France – Facebook ordered to correct a number of breaches under the French Data Protection Act
Published 3 March 2016
What does this cover?
By way of its Decision No. 2016-007 on 26 January 2016, the French Data Protection Authority (the CNIL) has publicly ordered Facebook Inc. and Facebook Ireland Limited, considered as joint controllers, (Facebook) to correct a number of breaches to the Law No. 78-17 (6 January 1978) on Information Technology, Data Files and Civil Liberties (the Act). Such breaches shall be remedied within 3 months of the notification of the CNIL’s decision.
According to the CNIL, the following practices of Facebook constitute a breach of the Act:
1. Interconnection of users’ data for advertising purposes without a valid legal basis
After noticing that Facebook carries out the interconnection of various user data for advertising purposes, the CNIL reminds that such data processing must have a valid legal basis under the Act, and in particular, it must have received the consent of the data subject or fulfil one of the limited exceptions contained under Article 7.
The exceptions considered by the CNIL in the present case are: (i) the execution of a contract to which the data subject is a party; and (ii) the legitimate interests of the data controller. According to the CNIL, Facebook is in breach of Article 7 of the Act because:
- the contract between Facebook and its users is not a sufficient legal basis for such data processing, as the interconnection of data is not necessary for the performance of the contract but is rather an accessory (this is confirmed by the fact that users are allowed to block ads); and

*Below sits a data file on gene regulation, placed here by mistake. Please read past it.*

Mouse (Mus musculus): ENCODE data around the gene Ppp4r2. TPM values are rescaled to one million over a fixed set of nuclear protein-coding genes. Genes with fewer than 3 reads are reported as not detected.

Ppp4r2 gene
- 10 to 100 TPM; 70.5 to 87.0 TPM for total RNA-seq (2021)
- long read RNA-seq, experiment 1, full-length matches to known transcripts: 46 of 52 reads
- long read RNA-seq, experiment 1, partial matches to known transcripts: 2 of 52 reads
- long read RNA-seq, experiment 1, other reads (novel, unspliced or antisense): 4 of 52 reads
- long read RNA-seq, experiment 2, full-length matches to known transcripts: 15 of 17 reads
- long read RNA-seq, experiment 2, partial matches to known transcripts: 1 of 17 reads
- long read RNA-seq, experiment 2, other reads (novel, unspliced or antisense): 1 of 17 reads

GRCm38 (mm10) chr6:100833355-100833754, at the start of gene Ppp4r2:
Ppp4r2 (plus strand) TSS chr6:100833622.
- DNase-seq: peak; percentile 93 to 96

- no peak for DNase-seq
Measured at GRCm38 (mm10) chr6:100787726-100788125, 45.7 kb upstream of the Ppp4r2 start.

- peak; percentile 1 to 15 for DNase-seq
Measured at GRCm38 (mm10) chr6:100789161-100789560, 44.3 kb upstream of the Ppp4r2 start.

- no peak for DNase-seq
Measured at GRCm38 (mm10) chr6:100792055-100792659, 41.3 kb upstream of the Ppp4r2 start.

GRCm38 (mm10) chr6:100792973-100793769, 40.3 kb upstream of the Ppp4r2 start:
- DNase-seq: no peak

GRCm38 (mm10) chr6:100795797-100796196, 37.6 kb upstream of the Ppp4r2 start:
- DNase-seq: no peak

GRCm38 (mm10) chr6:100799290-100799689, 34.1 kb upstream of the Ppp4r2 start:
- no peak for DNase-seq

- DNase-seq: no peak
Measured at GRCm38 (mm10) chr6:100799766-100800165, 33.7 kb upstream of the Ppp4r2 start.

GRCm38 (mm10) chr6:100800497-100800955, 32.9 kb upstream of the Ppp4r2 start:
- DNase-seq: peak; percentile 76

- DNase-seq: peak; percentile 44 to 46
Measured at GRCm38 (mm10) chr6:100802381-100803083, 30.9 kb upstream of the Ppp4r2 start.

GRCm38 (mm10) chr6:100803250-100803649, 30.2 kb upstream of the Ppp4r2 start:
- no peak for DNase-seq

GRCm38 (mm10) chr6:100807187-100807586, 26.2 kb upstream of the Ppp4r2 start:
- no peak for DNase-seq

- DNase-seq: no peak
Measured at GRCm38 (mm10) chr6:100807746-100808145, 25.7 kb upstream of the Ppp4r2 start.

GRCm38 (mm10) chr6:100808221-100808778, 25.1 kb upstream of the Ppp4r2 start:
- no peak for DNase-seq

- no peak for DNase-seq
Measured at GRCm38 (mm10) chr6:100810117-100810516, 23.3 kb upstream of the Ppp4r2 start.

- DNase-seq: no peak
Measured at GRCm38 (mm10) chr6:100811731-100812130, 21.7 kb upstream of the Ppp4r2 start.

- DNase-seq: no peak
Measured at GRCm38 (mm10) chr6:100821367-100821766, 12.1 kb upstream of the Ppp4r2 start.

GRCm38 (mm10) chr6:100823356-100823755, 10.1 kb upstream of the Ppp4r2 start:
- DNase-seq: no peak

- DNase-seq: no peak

- Facebook’s legitimate interest in improving its advertising mechanisms cannot be considered as a valid legal basis, as it is not proportionate to the rights and freedom of the data subjects. The balance between the two interests can only be achieved by giving users an adequate control over the interconnection of their data, and currently, Facebook does not provide for an effective tool allowing the individuals to oppose to such interconnection of data (they can only block ads or delete their preferences).
2. Disproportionate requirement to provide medical records for user identification
Sometimes, in order to prove the identity of the users, Facebook can require them to submit a number of documents, including medical records. According to the CNIL, in order to be compliant with some of the provisions of Article 6 of the Act, Facebook shall only accept documents which are adequate, relevant and not excessive with respect to this purpose (which is not the case for medical records as other less sensitive documents can be used instead).
3. Sensitive data processing without the explicit consent of the data subjects
Facebook users can specify a number of details categorised as sensitive data on their personal page (e.g. political and religious beliefs and sexual orientation). The CNIL considered that such specifications by the data subject are insufficient to be considered as an “explicit consent” to the processing of sensitive data. Instead the users need to be fully informed of the use of such data. Explicit consent could be obtained by ticking a box, for example.
4. Data transfers to the United States without a legal basis and without providing clear information to users
The CNIL considers Facebook to be in breach of the following articles of the Act:
- Article 32 (transfer of their personal data outside the EEA) because users are not informed about the nature of the data transferred, the purposes of the transfer, the categories of recipients or the level of protection provided by the recipient country; and
- Article 68 (prohibition of personal data transfers to countries outside the EEA or to countries not providing an adequate level of protection) as the Safe Harbor mechanism Facebook relied upon no longer constitutes a valid legal basis for data transfers to the US.